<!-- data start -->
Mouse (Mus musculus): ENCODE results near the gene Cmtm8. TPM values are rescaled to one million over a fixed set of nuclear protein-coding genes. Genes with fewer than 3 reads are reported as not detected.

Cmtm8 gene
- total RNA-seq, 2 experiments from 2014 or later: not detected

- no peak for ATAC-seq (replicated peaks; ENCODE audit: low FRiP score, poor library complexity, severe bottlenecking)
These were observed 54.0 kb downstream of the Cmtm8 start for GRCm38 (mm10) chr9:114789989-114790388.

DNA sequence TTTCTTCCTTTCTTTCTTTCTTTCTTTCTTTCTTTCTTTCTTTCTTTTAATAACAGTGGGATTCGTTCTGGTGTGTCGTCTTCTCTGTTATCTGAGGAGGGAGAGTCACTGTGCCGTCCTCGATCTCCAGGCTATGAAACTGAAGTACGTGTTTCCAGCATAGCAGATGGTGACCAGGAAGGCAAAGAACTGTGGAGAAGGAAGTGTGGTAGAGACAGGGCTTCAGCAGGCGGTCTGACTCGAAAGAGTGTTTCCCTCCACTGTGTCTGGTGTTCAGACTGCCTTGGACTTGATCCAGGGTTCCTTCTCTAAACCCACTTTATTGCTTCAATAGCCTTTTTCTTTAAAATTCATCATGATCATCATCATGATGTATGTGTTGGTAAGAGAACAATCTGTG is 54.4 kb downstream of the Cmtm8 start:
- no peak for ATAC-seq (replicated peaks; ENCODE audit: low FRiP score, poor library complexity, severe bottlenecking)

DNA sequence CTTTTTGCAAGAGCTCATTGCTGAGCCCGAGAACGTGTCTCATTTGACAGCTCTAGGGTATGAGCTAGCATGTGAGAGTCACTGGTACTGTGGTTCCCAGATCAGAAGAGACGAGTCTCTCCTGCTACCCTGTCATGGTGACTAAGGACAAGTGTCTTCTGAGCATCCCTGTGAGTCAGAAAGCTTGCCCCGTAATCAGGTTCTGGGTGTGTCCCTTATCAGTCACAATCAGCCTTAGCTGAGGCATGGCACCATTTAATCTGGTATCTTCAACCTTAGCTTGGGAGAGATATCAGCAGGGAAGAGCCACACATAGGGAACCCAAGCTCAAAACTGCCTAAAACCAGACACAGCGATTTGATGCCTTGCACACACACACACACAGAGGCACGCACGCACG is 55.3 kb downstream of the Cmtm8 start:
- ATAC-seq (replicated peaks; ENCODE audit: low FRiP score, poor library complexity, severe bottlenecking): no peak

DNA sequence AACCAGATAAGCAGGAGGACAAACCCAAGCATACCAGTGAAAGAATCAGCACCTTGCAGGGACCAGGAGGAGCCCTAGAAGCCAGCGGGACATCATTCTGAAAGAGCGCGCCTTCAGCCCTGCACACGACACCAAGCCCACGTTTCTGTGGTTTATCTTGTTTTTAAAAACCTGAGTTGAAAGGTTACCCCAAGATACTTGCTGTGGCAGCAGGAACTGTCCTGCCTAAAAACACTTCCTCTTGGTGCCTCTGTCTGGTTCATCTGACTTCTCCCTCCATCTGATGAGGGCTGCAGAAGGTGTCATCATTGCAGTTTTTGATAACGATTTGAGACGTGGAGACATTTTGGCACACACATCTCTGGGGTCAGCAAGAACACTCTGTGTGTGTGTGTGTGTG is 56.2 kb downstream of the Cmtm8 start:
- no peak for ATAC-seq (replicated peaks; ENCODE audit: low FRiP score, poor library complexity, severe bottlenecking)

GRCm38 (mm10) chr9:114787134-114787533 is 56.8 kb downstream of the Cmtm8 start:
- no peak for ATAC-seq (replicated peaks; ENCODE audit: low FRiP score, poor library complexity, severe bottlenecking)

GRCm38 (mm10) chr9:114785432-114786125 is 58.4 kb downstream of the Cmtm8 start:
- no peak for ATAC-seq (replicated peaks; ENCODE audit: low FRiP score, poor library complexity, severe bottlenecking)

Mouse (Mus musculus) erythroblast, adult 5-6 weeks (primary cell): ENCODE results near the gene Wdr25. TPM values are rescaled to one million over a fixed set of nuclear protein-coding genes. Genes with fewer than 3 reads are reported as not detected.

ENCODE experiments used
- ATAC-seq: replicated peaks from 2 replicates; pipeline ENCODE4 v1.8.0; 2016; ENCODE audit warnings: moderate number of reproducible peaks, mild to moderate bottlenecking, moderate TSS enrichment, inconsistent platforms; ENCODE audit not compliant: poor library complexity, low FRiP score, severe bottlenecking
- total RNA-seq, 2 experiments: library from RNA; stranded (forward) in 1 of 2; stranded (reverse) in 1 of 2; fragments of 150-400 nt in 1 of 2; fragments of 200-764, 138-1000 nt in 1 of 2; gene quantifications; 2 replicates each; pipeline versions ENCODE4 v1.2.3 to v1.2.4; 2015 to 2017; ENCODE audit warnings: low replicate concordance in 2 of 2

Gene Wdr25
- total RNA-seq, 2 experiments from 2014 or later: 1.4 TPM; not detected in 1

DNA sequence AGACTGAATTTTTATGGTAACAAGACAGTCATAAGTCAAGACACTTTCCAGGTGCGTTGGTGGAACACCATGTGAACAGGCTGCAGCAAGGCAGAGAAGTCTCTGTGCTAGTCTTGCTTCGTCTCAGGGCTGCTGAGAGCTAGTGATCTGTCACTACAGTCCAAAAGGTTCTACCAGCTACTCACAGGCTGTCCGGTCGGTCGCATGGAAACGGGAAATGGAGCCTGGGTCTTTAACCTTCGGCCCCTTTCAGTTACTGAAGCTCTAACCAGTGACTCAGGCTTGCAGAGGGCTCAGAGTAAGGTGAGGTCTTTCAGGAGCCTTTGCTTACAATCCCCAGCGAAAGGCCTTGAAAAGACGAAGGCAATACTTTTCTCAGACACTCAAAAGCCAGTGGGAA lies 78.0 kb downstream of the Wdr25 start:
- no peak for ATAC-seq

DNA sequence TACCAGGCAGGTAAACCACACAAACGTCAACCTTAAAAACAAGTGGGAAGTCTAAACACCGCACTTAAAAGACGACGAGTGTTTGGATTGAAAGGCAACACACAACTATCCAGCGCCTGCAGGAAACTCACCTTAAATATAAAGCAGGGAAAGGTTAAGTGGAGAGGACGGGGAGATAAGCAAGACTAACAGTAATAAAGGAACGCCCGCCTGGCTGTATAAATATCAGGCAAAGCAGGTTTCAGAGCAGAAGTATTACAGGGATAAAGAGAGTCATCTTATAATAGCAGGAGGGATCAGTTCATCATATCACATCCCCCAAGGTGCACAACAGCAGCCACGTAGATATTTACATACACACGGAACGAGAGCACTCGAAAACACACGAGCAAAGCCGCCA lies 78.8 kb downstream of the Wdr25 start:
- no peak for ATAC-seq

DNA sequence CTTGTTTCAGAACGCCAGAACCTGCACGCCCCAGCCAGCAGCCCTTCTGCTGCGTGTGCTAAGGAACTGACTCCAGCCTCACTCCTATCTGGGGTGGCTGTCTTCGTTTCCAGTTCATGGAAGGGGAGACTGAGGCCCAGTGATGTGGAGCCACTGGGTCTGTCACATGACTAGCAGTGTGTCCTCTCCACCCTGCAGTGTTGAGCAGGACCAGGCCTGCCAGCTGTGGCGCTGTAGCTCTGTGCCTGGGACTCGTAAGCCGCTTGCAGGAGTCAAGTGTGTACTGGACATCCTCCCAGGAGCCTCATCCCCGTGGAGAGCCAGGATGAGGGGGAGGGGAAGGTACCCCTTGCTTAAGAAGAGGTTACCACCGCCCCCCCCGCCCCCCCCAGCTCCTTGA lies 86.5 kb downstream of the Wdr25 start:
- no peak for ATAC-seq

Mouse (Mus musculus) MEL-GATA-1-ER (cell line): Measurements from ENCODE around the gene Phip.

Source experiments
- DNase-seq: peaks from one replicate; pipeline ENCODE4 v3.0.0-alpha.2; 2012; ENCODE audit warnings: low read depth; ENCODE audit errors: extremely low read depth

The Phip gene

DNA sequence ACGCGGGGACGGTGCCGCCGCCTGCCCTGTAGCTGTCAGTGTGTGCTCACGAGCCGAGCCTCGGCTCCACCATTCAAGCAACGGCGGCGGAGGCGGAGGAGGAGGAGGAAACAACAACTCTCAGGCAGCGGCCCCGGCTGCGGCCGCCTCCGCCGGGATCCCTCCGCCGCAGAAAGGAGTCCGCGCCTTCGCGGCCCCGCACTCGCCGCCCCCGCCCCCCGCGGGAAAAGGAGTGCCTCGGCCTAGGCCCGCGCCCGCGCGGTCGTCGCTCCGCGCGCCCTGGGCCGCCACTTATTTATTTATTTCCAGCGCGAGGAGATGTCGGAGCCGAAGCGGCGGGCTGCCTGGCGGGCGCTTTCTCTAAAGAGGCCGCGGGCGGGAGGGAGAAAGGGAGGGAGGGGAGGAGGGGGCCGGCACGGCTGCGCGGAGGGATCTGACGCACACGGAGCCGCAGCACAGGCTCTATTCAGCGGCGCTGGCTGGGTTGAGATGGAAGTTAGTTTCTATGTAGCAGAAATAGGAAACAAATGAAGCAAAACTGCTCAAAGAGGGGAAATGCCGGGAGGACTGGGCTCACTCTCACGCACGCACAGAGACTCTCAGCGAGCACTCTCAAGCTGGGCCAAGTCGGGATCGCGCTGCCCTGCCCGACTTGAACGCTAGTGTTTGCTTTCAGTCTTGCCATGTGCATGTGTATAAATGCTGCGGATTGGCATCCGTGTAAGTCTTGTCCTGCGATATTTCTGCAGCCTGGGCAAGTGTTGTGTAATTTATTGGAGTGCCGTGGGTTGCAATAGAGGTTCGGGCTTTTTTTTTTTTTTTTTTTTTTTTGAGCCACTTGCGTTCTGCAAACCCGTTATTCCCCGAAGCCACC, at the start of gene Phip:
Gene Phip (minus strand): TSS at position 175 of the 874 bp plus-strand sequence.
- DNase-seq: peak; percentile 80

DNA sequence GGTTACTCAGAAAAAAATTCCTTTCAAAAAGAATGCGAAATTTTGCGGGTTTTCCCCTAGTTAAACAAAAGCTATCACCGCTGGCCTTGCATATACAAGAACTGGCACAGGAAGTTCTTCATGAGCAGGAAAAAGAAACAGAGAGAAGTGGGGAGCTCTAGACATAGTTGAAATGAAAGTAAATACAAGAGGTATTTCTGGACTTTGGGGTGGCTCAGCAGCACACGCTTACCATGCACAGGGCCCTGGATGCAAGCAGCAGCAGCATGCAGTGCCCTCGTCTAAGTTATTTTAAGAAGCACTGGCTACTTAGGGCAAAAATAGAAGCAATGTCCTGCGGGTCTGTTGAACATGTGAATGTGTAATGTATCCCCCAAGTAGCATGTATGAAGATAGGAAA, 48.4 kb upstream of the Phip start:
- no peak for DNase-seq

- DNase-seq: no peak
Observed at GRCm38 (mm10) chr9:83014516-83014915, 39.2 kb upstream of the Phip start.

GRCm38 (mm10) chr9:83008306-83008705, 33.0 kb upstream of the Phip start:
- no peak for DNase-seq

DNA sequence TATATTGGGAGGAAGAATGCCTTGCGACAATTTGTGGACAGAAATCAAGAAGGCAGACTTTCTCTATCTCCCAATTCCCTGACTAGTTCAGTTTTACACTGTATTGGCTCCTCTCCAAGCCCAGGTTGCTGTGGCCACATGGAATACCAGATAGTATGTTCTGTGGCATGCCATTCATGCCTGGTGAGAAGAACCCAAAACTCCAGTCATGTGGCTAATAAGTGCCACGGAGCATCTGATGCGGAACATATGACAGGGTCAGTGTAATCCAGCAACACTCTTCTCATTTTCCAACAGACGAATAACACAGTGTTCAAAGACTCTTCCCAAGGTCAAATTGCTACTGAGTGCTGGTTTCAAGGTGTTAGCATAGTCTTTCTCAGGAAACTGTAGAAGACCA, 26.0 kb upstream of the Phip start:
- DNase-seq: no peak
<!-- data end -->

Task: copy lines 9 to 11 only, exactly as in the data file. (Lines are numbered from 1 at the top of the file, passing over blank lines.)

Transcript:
- ATAC-seq (replicated peaks; ENCODE audit: low FRiP score, poor library complexity, severe bottlenecking): no peak

DNA sequence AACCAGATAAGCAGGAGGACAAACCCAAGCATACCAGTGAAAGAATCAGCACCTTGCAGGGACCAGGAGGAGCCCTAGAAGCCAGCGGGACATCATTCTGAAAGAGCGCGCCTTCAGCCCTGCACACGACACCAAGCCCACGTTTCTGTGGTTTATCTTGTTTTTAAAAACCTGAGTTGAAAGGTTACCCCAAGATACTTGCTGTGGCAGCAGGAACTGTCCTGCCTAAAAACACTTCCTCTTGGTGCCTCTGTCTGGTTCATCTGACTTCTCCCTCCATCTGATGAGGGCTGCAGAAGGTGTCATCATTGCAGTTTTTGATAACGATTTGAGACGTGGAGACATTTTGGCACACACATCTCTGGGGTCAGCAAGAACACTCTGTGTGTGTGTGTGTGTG is 56.2 kb downstream of the Cmtm8 start:
- no peak for ATAC-seq (replicated peaks; ENCODE audit: low FRiP score, poor library complexity, severe bottlenecking)